Earth Day 2020: We must overcome two crisesDate: 21 April 2020
By Sonam P. Wangdi
Earth Day 2020 and we are living amidst two global crises. We face a pandemic and a changing climate, both with devastating and far reaching impacts. Both disproportionately impacting the poor and vulnerable, and magnifying existing challenges.
The theme for Earth Day is climate action, recognizing that climate change presents a grave challenge on this 50th anniversary of the day dedicated to the environment.
Climate change has seen decades of international effort. Despite this, greenhouse gas emissions have risen at alarming rates, as have the disproportionate impacts on the lives of poor and vulnerable peoples, countries and communities. Amongst them are the more than one billion people living in the Least Developed Countries (LDCs), who face these risks compounded by the lack of capacity to deal with climate impacts. Over the past 50 years, 2 of every 3 people who have died worldwide from climate-related disasters are from LDCs. Avoiding even more severe impacts is still feasible, but requires cutting global CO2 emissions by about half by 2030, to reach net-zero by mid-century. However, today global emissions continue to show no sign of peaking.
This year, so far, has been very difficult for all of us.
The outbreak of COVID-19 continues to inflict a heavy cost to human lives and economies. Governments around the world are rightly focusing on protecting the health and safety of their people – taking unprecedented measures to minimise the extent and severity of the pandemic’s impacts. These measures have resulted in a noticeable reduction in emissions and cleaner air around the globe. However, this has come at great cost both in terms of health and livelihoods. There has to be a better way of achieving environmental gains. The recovery process from the current COVID-19 crisis presents an opportunity to transition to just and climate-resilient green economies. To achieve this, governments must embed environmental considerations and robust public health systems into recovery measures, transforming economies through low greenhouse gas emissions and climate-resilient development pathways that prioritize the health and livelihoods of their citizens.
The Paris Agreement sets 2020 as a milestone for commitments from countries to address this crisis. This is not the time to stall climate action, and we are proud to support the Belize Placencia Ambition Forum convened virtually by the Alliance of Small Island States. The Least Developed Countries will also make every effort to meet virtually throughout the year, moving forward even with unprecedented changes in how climate diplomacy is done.
On this Earth Day, those most vulnerable to the climate crisis demand climate action. We call for:
- Communication of new climate pledges: 2020 marks the deadline for countries to submit new pledges to kickstart the first implementation cycle of the Paris Agreement. The Nationally Determined Contributions submitted so far will not limit global warming to 1.5°C. Even fully implemented, they are predicted to lead to a 2.8°C warmer world – a catastrophe, particularly for the most vulnerable. This year, high emitting countries must submit new or updated pledges that are as ambitious as possible and represent their fair share, as required by the Paris Agreement.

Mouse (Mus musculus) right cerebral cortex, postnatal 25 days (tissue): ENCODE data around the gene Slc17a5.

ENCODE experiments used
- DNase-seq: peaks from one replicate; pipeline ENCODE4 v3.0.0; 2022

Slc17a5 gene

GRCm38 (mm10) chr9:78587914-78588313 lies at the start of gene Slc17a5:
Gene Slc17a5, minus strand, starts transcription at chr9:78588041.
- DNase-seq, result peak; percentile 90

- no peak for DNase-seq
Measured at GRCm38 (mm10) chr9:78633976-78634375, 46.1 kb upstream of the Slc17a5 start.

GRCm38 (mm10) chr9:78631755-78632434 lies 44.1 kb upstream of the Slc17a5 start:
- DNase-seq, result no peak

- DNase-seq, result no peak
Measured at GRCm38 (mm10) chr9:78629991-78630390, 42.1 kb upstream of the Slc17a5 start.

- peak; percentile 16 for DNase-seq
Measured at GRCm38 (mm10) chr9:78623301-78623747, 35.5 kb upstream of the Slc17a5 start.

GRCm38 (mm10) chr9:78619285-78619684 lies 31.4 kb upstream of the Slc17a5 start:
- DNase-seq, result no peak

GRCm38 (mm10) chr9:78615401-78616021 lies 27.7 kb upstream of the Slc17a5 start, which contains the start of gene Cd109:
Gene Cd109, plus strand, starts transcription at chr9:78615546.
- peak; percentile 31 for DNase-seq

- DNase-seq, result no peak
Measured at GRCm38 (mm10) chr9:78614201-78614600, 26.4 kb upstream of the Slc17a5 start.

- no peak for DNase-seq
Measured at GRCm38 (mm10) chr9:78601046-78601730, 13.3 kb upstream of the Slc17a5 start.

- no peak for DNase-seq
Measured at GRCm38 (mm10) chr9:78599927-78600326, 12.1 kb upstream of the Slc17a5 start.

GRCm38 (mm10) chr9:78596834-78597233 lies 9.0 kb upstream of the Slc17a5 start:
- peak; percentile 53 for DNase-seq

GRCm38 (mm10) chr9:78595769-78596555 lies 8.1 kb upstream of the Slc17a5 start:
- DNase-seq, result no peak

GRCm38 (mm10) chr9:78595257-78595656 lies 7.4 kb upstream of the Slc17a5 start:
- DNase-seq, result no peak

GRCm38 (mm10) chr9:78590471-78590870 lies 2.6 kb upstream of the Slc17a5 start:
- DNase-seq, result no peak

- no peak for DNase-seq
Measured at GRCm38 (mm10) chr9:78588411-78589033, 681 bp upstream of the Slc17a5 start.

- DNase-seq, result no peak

- Delivery of US$100 billion per year, which developed countries committed to mobilise by 2020 to support developing countries in addressing climate change. Climate finance currently falls well short of this commitment and of the needs of developing countries to adapt to climate impacts, address the loss and damage it causes, and to ensure development pathways transition to be low-carbon and sustainable.
- Setting long-term decarbonisation goals: Countries should also communicate mid-century, long-term low greenhouse gas emission development strategies this year. So far only 17 countries have submitted Long Term Strategies that demonstrate how they are planning to achieve the long-term goals of the Paris Agreement. The LDC Group has already set a 2050 Vision to be on climate-resilient development pathways by 2030 and deliver net-zero emissions by 2050 to ensure our societies and ecosystems thrive.
This Earth Day is the moment to internalize the relationship between human and natural systems, and the need for science and international solidarity to address our most pressing challenges. Tackling climate change requires the same resolve as our response to the pandemic. For the most vulnerable, the climate crisis is a real and present threat to lives and livelihoods and must be treated with the same urgency.
Sonam P. Wangdi is the chair of the Least Developed Countries Group of the United Nations Framework Convention on Climate Change (UNFCCC) and Secretary of the National Environment Commission, Kingdom of Bhutan